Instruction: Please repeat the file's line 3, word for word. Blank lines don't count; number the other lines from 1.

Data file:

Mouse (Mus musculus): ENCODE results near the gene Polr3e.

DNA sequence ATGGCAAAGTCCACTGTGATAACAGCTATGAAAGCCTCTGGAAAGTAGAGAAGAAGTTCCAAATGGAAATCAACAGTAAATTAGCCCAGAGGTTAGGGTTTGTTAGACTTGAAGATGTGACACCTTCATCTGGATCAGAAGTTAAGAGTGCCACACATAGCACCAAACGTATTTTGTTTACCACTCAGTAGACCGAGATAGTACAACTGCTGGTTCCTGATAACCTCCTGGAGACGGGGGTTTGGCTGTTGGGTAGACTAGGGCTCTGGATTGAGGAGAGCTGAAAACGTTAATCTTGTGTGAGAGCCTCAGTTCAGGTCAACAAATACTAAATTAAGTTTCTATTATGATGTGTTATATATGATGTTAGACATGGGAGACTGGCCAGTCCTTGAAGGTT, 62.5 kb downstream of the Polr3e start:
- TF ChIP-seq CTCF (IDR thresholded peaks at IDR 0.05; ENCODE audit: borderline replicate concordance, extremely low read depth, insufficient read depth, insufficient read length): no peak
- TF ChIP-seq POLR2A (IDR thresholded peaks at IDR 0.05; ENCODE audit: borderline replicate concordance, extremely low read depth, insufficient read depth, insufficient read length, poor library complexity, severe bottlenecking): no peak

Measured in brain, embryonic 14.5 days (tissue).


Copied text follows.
- TF ChIP-seq CTCF (IDR thresholded peaks at IDR 0.05; ENCODE audit: borderline replicate concordance, extremely low read depth, insufficient read depth, insufficient read length): no peak